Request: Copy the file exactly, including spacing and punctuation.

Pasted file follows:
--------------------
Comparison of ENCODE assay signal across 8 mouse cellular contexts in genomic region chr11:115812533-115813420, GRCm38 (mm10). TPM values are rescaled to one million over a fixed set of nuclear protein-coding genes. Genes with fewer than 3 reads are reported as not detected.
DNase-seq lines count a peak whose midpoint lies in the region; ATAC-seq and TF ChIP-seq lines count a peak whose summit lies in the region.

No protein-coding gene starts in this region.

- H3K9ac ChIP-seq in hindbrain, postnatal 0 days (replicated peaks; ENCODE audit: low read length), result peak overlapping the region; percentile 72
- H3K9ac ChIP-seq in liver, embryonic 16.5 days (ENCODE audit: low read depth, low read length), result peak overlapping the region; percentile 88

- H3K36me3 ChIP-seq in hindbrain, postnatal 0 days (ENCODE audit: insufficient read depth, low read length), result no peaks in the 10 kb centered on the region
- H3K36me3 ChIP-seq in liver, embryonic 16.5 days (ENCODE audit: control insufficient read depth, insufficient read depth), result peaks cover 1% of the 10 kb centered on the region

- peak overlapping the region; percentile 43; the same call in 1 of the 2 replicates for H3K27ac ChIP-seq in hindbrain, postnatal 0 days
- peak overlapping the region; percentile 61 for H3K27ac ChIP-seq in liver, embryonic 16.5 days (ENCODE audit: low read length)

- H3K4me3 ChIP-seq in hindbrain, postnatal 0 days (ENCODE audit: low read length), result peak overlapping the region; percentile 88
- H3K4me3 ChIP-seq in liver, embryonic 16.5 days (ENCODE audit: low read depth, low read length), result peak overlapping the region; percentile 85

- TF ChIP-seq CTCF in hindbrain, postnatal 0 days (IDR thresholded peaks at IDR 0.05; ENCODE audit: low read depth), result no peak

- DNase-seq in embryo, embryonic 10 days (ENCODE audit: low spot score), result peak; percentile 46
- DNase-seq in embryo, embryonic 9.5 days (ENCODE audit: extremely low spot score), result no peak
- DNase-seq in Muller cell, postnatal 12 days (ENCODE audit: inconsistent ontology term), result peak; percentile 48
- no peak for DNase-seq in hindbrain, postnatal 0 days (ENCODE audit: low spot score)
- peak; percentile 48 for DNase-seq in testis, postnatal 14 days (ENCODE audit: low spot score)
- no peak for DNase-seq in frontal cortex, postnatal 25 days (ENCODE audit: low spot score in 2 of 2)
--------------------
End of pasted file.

Comparison of ENCODE assay signal across 8 mouse cellular contexts in genomic region chr11:115812533-115813420, GRCm38 (mm10). TPM values are rescaled to one million over a fixed set of nuclear protein-coding genes. Genes with fewer than 3 reads are reported as not detected.
DNase-seq lines count a peak whose midpoint lies in the region; ATAC-seq and TF ChIP-seq lines count a peak whose summit lies in the region.

No protein-coding gene starts in this region.

- H3K9ac ChIP-seq in hindbrain, postnatal 0 days (replicated peaks; ENCODE audit: low read length), result peak overlapping the region; percentile 72
- H3K9ac ChIP-seq in liver, embryonic 16.5 days (ENCODE audit: low read depth, low read length), result peak overlapping the region; percentile 88

- H3K36me3 ChIP-seq in hindbrain, postnatal 0 days (ENCODE audit: insufficient read depth, low read length), result no peaks in the 10 kb centered on the region
- H3K36me3 ChIP-seq in liver, embryonic 16.5 days (ENCODE audit: control insufficient read depth, insufficient read depth), result peaks cover 1% of the 10 kb centered on the region

- peak overlapping the region; percentile 43; the same call in 1 of the 2 replicates for H3K27ac ChIP-seq in hindbrain, postnatal 0 days
- peak overlapping the region; percentile 61 for H3K27ac ChIP-seq in liver, embryonic 16.5 days (ENCODE audit: low read length)

- H3K4me3 ChIP-seq in hindbrain, postnatal 0 days (ENCODE audit: low read length), result peak overlapping the region; percentile 88
- H3K4me3 ChIP-seq in liver, embryonic 16.5 days (ENCODE audit: low read depth, low read length), result peak overlapping the region; percentile 85

- TF ChIP-seq CTCF in hindbrain, postnatal 0 days (IDR thresholded peaks at IDR 0.05; ENCODE audit: low read depth), result no peak

- DNase-seq in embryo, embryonic 10 days (ENCODE audit: low spot score), result peak; percentile 46
- DNase-seq in embryo, embryonic 9.5 days (ENCODE audit: extremely low spot score), result no peak
- DNase-seq in Muller cell, postnatal 12 days (ENCODE audit: inconsistent ontology term), result peak; percentile 48
- no peak for DNase-seq in hindbrain, postnatal 0 days (ENCODE audit: low spot score)
- peak; percentile 48 for DNase-seq in testis, postnatal 14 days (ENCODE audit: low spot score)
- no peak for DNase-seq in frontal cortex, postnatal 25 days (ENCODE audit: low spot score in 2 of 2)